Diminished myocardial function can be seen in chronic coronary stenosis (CS) even in the presence of normal resting myocardial blood flow. We hypothesized that adenosine contributes to myocardial depression in this setting, predominantly through activation of the A1 adenosine receptor. To test this hypothesis we used aminophylline, a nonselective adenosine receptor antagonist, and 8-cyclopentyl 1,3 dipropylxanthine, a selective A1 adenosine receptor antagonist, in a canine model of chronic CS. Chronic CS was produced by placement of ameroid constrictors on the left anterior descending and left circumflex coronary arteries in 17 adult mongrel dogs, which resulted in severe left ventricular dysfunction 6 weeks later. Eight dogs without ameroid placement were used as controls (C). Closed-chest echocardiographic short-axis images at the low midpapillary level, hemodynamics, and radiolabeled microsphere-derived myocardial blood flow were obtained before and immediately after injection of either 5 mg/kg-1 of aminophylline (7 left ventricular dysfunction and 4 C dogs) or 1 mg/kg -1 of 8-cyclopentyl 1,3-dipropylxanthine (10 left ventricular dysfunction and 4 C dogs). Both 8-cyclopentyl 1,3-dipropylxanthine and aminophylline had no effect in C animals but resulted in a significant transient increase in regional percent wall thickening (P < .05) with a concomitant decrease in end-systolic wall stress (P < .05) in CS animals. There was no change in transmural myocardial blood flow or systemic hemodynamics to explain these results. Thus, adenosine plays a significant role in myocardial dysfunction in chronic ischemia by activation of the A 1 receptor. Aminophylline or a selective A1 adenosine receptor antagonist can be used to detect viable myocardium and may be safer than dobutamine in severe chronic ischemic heart disease.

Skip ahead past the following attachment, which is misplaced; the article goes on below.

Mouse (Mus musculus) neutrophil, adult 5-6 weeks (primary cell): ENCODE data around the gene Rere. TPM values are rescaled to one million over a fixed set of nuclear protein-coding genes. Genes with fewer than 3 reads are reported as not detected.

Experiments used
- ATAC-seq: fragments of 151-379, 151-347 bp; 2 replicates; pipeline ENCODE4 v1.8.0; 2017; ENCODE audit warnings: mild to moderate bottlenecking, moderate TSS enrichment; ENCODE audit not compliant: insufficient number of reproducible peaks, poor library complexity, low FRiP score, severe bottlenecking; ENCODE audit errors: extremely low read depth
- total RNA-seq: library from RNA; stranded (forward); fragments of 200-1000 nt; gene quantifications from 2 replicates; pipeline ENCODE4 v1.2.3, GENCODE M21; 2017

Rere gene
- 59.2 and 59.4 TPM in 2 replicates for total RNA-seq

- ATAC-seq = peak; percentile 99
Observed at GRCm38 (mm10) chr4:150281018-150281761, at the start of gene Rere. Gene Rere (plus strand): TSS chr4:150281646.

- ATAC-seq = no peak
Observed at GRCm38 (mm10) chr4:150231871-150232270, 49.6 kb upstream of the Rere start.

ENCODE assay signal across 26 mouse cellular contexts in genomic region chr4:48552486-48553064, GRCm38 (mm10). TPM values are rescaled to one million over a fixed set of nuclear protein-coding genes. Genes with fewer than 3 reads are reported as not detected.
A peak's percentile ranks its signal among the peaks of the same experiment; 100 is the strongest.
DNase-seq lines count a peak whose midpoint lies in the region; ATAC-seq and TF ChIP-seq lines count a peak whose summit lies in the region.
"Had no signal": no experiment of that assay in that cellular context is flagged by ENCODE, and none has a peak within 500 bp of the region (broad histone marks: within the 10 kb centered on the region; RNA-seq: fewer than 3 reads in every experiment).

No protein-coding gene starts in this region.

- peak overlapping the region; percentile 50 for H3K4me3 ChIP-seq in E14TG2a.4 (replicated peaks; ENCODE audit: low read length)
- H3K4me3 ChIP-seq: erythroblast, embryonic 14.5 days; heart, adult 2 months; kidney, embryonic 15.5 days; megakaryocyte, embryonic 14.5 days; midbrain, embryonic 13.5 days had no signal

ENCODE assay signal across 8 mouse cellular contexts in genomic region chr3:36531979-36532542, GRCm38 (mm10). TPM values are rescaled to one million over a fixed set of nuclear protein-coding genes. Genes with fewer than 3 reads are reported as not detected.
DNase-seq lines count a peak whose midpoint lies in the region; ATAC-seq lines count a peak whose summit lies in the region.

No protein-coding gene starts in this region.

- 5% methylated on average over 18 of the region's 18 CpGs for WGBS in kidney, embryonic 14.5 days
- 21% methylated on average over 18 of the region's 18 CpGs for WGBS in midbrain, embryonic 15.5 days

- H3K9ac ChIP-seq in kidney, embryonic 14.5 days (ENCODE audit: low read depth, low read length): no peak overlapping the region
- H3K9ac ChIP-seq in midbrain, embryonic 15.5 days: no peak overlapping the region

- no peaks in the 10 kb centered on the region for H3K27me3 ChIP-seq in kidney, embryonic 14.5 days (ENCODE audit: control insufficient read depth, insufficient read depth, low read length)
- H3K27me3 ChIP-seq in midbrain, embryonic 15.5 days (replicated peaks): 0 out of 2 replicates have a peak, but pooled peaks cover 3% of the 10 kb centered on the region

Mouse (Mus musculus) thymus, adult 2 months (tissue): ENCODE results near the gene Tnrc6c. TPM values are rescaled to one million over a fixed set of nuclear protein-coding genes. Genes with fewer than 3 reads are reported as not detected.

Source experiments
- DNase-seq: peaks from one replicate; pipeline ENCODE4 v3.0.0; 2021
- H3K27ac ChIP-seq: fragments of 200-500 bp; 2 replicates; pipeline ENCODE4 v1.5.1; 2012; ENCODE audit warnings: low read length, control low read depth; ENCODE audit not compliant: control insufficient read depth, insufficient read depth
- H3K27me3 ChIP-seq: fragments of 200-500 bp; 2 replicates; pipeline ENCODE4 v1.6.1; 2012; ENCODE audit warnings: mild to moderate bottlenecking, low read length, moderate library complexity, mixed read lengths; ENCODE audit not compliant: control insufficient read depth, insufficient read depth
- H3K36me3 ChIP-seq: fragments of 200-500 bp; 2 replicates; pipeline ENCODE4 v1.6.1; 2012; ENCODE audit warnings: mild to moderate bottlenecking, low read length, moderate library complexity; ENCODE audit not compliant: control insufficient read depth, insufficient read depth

|Original language||English (US)|
|Number of pages||6|
|Journal||Journal of the American Society of Echocardiography|
|State||Published - Jul 2003|
ASJC Scopus subject areas
- Radiology Nuclear Medicine and imaging
- Cardiology and Cardiovascular Medicine